Riley expressed that change within the department was fairly easy. Once the firefighters were confident that leadership had their best interest at heart, they followed suit with the life-saving initiatives.


Mental Health

For LFD, it was important to take care of their firefighters holistically. Mental health had to be at the forefront of this fight as well. Hartzog stated an alarming truth, “Firefighter suicide is outpacing firefighter line of duty death in the field.”

“Firefighters are dying at almost twice the rate from suicide than from line of duty deaths and that’s just not acceptable,” said Riley.

Many of these suicides can be attributed to PTSD. Every firefighter doesn’t have just one bad call in their career. They go on many calls that would shake most human beings to their core, that would alter them. These heroes, for the betterment and safety of the community, put themselves in a position to see countless tragedies.

“We’ve never had a line of duty death or suicide here. We don’t ever want to have one,” said the Assistant Fire Chief.

The first step towards keeping LFD firefighters in fit mental health was the notion that ‘It is okay not to be okay.’ This too has been a cultural change within the fire service, perhaps a more difficult one to overcome than the areas of cancer prevention and physical health and safety. Riley and Hartzog spoke openly about being young men in the fire service. If they ran a bad call, they kept their mouth shut and moved on with it for fear of ridicule, stigmatization, or even becoming unpromotable in their career.

As seasoned veterans of the service, they will be the first to tell you, that isn’t the way to handle mental health and it certainly isn’t their approach as leaders now.

The department has a peer support system and has made mental health resources readily available. The Fire Chief brought in formal training for their Peer Support Team which Hartzog detailed as, “A team of trusted firefighters that were identified by their fellow brother and sister firefighters that if somebody was not having a good day, if they were struggling with mental health – whether it’s one call or life is just not good – they can reach out to a peer supporter and know that it will be confidential [unless someone committed a crime or threatened to hurt themselves or someone else].”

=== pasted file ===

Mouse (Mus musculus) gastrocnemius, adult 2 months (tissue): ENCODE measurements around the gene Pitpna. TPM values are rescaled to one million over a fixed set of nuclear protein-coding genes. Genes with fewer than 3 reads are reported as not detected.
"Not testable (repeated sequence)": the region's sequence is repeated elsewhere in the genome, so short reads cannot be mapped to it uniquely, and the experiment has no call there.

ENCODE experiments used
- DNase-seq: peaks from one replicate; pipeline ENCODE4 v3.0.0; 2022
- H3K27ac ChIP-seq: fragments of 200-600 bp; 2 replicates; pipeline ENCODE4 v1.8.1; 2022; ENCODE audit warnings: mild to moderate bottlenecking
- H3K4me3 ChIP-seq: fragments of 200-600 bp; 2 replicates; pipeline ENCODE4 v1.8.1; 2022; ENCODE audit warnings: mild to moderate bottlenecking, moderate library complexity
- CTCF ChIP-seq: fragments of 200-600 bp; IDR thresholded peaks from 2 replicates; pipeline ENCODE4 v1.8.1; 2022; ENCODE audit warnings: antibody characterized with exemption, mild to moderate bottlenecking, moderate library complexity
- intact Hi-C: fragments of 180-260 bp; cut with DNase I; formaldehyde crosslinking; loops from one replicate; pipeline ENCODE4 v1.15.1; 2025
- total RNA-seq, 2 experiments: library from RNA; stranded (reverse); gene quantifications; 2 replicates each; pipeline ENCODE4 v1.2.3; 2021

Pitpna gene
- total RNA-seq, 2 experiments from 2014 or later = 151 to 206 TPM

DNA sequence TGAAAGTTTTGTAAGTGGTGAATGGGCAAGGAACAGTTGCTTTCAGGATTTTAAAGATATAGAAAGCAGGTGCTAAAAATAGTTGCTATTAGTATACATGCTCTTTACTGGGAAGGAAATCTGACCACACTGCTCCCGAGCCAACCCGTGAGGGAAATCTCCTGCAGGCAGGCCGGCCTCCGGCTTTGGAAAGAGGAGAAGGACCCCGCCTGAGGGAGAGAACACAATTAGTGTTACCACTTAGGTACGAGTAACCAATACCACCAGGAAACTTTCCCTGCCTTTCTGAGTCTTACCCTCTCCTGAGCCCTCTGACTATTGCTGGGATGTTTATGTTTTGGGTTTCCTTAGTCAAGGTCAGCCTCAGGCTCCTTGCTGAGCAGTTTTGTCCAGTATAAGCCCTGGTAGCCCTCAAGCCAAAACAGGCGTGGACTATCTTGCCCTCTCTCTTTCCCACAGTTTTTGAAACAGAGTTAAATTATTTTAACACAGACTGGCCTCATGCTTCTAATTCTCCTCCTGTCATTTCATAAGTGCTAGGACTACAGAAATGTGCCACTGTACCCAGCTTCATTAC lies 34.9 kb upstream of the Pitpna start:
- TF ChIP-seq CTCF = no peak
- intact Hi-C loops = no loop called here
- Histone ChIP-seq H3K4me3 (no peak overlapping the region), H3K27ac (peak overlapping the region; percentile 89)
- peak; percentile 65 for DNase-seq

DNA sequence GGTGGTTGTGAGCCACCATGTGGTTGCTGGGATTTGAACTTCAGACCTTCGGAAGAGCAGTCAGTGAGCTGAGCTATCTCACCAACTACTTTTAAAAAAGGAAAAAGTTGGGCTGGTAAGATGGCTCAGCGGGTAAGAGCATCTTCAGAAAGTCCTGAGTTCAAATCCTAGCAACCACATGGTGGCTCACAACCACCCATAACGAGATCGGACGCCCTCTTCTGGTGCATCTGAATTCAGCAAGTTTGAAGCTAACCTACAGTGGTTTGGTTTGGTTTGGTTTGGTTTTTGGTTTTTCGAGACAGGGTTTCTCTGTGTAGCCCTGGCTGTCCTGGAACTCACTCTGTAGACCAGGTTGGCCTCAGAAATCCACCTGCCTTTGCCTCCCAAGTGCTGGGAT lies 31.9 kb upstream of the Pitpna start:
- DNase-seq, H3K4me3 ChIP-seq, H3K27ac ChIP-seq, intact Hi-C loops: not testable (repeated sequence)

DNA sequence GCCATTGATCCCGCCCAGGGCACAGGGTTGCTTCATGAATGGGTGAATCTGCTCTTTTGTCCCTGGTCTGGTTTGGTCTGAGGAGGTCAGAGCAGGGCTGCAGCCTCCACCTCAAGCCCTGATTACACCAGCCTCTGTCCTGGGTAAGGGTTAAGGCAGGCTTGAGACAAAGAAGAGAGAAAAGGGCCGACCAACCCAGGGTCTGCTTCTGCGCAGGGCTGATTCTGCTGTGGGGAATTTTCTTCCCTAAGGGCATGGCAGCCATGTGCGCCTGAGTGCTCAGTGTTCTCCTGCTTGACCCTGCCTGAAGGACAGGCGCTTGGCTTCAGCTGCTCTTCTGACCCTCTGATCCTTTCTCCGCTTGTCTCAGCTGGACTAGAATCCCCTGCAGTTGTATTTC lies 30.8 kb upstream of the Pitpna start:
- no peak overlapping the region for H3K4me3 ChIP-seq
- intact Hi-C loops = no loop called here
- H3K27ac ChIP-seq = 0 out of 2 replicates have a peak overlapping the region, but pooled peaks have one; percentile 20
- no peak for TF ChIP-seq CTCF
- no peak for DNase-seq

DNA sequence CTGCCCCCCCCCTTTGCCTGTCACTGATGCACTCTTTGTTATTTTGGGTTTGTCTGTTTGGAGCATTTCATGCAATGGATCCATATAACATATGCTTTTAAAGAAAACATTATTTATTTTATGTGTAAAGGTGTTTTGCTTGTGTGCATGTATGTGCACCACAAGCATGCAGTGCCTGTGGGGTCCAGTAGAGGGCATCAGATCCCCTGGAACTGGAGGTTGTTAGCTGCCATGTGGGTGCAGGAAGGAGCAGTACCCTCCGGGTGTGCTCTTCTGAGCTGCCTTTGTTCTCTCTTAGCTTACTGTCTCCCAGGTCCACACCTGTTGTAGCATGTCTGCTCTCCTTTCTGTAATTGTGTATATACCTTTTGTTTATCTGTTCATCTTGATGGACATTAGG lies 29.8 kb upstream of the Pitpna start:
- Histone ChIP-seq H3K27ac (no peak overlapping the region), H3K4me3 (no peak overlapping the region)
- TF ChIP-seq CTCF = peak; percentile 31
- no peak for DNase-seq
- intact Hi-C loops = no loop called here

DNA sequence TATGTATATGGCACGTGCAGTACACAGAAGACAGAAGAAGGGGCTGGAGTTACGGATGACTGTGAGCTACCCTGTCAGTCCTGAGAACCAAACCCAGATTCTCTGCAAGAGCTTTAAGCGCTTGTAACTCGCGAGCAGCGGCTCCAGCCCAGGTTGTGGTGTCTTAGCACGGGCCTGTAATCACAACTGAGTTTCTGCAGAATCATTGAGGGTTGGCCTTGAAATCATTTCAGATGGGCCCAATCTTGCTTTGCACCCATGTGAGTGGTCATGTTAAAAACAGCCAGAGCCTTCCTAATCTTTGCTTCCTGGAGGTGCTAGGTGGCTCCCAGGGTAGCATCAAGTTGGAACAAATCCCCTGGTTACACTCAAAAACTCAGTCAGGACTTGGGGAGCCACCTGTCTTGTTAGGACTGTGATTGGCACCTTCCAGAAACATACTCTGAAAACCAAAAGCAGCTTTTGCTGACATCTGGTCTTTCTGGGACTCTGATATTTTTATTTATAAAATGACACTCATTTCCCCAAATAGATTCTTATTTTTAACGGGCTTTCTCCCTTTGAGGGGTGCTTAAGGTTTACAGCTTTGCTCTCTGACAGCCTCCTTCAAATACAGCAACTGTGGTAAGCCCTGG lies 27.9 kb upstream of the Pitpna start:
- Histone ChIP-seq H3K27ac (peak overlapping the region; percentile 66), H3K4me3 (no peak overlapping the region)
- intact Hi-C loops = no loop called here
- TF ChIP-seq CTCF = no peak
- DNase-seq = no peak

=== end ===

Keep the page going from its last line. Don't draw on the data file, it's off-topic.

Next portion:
“Firefighters will trust that process – we use it here. It works,” he said.

Riley added, “I think we’re doing well but not good enough. We’re going to continue to fight that fight.”

The network of peer support extends beyond the walls of the Lakeland Fire Department. They have made their resources available to other departments in Polk County and across the region. With a desire to be an asset to other departments in the state, LFD has joined a collaborative effort to build a statewide support network to be deployed where needed.

“There’s almost nothing greater that you can do than help somebody in their time of need,” said Hartzog.


Not Slowing Down

The idea is simple. “If we can’t take care of us, we can’t take care of you,” said Hartzog. This push to destigmatize mental health and incorporate other best practices in the fire service has been good for the department. “We’re having healthy conversations that we never had before,” he said.

With an air of humility, Riley and Hartzog spoke fervently about the steps the department was taking to care for their firefighters. They want these initiatives in place not for any recognition, but the betterment of their firefighters and ultimately the citizenry of Lakeland – and they have no intentions of slowing down.

Assistant Fire Chief Rick Hartzog said, “We have a lot to do. We will never move fast enough to accomplish the changes that need to be made and the things that need to be put into place to better take care of our firefighters – we’ll never move fast enough. We’re going as fast as time, effort, energy, and funding will allow us to go.”